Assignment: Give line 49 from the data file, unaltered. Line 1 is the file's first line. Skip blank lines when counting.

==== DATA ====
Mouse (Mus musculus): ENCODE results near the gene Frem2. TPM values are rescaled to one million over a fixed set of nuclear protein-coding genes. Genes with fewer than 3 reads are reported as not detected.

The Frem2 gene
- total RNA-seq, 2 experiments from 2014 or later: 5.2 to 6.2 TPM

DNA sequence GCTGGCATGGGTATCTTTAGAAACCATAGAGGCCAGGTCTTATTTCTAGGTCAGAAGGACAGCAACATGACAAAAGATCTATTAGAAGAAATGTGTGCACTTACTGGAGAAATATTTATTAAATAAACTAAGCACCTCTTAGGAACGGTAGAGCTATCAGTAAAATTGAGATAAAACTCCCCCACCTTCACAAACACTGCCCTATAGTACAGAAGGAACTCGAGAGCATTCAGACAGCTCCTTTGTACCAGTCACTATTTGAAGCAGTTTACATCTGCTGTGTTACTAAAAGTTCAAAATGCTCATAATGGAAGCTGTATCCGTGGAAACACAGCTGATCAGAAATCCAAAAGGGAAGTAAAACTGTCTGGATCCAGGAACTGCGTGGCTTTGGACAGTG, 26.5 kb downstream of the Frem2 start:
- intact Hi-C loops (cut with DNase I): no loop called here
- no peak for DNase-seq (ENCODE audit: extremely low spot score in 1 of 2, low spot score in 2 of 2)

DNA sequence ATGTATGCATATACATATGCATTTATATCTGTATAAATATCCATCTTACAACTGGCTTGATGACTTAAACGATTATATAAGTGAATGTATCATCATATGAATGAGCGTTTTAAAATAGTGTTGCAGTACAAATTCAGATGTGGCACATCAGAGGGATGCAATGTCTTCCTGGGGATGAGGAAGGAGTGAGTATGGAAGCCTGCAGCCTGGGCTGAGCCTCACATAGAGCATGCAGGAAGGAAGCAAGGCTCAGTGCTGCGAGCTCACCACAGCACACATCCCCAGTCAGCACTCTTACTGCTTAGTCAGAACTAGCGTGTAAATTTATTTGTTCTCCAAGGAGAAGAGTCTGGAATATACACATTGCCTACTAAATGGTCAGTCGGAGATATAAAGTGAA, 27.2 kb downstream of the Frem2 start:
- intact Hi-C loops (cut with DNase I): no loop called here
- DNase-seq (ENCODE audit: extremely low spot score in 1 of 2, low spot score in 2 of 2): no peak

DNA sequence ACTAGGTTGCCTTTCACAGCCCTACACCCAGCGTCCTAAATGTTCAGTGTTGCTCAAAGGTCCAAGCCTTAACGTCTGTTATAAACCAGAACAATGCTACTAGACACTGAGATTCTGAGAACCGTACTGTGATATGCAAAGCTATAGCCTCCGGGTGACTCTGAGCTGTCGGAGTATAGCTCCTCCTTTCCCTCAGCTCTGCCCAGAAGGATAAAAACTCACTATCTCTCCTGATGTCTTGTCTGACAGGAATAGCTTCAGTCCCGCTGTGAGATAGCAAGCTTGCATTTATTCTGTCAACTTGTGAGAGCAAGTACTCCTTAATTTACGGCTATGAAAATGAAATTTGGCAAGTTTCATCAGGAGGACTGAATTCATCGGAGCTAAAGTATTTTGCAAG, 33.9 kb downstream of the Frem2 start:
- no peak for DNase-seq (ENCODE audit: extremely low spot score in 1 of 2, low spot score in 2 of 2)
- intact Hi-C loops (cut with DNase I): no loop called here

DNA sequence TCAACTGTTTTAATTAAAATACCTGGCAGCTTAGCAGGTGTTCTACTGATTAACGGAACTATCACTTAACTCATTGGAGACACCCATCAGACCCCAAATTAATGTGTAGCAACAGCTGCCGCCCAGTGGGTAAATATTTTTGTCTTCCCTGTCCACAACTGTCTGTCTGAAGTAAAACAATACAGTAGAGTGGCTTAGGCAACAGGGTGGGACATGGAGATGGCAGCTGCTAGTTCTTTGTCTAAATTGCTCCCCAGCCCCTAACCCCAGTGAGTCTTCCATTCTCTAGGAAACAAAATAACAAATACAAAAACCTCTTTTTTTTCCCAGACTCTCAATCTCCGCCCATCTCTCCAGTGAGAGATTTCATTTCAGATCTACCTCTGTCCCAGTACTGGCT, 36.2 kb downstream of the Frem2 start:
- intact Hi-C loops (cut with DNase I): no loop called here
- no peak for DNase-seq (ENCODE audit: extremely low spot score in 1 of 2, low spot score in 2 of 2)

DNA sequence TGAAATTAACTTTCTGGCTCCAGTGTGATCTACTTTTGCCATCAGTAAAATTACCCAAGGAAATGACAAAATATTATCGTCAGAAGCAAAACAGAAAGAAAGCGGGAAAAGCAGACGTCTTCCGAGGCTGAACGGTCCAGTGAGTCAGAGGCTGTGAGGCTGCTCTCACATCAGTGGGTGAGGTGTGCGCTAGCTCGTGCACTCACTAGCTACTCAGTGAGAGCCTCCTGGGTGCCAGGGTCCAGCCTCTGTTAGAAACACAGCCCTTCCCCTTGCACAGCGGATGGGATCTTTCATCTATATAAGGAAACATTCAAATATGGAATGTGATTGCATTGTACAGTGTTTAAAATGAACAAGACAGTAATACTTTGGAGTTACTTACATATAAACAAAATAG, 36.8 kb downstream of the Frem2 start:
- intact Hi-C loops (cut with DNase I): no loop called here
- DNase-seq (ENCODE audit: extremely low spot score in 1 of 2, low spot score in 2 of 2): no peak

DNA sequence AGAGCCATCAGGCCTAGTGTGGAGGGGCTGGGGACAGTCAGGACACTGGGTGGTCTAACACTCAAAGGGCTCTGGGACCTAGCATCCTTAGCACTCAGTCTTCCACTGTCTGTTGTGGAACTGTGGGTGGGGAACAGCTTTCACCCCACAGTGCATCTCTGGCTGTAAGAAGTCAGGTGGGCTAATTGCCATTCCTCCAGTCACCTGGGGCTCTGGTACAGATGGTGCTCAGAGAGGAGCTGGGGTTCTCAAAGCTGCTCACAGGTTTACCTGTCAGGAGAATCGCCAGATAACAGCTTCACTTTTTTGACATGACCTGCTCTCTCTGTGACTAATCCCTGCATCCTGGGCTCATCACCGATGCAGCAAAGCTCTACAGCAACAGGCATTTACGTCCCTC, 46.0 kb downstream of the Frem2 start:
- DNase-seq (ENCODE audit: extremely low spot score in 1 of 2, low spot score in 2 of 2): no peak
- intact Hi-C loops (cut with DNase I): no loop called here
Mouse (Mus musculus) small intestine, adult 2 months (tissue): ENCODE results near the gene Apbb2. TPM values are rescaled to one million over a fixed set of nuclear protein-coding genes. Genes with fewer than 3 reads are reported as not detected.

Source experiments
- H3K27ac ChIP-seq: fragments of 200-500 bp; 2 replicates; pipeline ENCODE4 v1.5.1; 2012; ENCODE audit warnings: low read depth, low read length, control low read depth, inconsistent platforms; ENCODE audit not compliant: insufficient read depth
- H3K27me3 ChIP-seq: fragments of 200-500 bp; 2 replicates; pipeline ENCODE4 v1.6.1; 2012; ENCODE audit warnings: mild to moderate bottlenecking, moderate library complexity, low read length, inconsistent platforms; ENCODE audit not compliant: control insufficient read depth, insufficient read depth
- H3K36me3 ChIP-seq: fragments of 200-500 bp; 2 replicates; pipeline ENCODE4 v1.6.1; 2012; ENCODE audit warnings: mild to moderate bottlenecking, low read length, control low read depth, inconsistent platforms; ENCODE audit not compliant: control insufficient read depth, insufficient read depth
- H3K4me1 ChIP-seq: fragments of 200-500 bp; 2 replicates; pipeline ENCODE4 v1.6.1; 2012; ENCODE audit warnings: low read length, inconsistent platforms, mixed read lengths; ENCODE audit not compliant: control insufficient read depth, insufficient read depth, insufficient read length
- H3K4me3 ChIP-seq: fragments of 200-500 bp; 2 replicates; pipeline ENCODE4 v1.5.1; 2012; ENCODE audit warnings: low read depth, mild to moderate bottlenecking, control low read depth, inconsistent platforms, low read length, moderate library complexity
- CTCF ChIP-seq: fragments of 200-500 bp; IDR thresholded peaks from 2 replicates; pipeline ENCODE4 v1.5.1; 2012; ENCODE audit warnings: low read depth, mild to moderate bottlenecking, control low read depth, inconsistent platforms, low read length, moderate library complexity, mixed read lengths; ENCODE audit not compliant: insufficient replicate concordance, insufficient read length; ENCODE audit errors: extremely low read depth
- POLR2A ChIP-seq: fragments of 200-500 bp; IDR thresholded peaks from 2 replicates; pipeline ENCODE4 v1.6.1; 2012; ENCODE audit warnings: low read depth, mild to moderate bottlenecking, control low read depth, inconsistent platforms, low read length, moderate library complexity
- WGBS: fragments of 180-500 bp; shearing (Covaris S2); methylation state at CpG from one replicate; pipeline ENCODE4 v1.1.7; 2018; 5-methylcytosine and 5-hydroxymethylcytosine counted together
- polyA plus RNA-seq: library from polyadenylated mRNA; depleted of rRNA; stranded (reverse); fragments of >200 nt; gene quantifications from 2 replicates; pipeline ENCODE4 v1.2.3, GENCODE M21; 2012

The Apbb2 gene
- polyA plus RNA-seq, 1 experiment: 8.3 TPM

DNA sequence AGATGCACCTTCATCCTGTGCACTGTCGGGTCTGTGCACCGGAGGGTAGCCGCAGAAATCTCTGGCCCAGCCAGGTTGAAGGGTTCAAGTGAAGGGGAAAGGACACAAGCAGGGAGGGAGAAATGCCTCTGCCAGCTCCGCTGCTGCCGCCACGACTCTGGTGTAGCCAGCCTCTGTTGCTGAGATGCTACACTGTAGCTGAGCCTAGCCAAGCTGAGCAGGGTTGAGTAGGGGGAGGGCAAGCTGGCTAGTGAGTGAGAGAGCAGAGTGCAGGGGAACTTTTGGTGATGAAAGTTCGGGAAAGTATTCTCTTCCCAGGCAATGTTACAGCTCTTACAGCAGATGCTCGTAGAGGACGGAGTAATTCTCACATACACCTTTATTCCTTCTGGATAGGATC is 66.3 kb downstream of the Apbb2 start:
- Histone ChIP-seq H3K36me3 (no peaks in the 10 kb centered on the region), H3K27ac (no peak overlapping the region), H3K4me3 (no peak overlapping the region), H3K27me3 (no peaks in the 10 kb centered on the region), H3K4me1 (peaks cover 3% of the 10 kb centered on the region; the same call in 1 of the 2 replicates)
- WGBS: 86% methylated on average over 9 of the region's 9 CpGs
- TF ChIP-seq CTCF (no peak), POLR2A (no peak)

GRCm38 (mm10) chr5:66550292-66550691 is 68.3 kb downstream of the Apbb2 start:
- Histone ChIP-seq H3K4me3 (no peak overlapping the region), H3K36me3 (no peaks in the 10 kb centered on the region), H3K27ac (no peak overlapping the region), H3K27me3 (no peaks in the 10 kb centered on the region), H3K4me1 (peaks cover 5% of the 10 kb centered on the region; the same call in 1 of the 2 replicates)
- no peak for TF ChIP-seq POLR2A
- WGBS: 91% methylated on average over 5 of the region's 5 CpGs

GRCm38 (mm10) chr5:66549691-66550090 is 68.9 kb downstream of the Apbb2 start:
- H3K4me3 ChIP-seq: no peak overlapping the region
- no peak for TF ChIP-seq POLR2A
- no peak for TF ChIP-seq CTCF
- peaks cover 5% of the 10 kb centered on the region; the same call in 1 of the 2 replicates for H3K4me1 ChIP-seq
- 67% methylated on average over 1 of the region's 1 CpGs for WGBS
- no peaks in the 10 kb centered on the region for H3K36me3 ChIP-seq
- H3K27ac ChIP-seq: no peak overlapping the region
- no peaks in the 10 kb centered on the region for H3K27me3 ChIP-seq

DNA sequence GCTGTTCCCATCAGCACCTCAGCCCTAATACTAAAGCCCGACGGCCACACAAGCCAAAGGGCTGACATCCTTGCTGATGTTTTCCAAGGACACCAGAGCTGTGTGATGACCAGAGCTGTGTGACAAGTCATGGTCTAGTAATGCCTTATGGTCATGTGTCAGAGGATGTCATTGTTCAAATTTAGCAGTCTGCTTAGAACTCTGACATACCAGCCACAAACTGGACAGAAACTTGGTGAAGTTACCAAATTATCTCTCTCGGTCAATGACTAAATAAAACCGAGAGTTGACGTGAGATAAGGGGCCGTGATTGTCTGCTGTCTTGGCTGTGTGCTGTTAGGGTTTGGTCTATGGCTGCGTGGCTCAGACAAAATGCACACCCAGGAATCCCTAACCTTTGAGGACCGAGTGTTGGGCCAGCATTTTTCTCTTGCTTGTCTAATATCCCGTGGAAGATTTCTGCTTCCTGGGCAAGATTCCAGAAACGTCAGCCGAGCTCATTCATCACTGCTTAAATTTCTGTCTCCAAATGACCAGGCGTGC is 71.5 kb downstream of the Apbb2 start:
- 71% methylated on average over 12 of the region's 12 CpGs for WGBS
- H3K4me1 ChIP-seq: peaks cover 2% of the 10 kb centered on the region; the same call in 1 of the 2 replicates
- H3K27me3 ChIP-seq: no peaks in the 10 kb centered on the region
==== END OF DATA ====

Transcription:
- no peaks in the 10 kb centered on the region for H3K36me3 ChIP-seq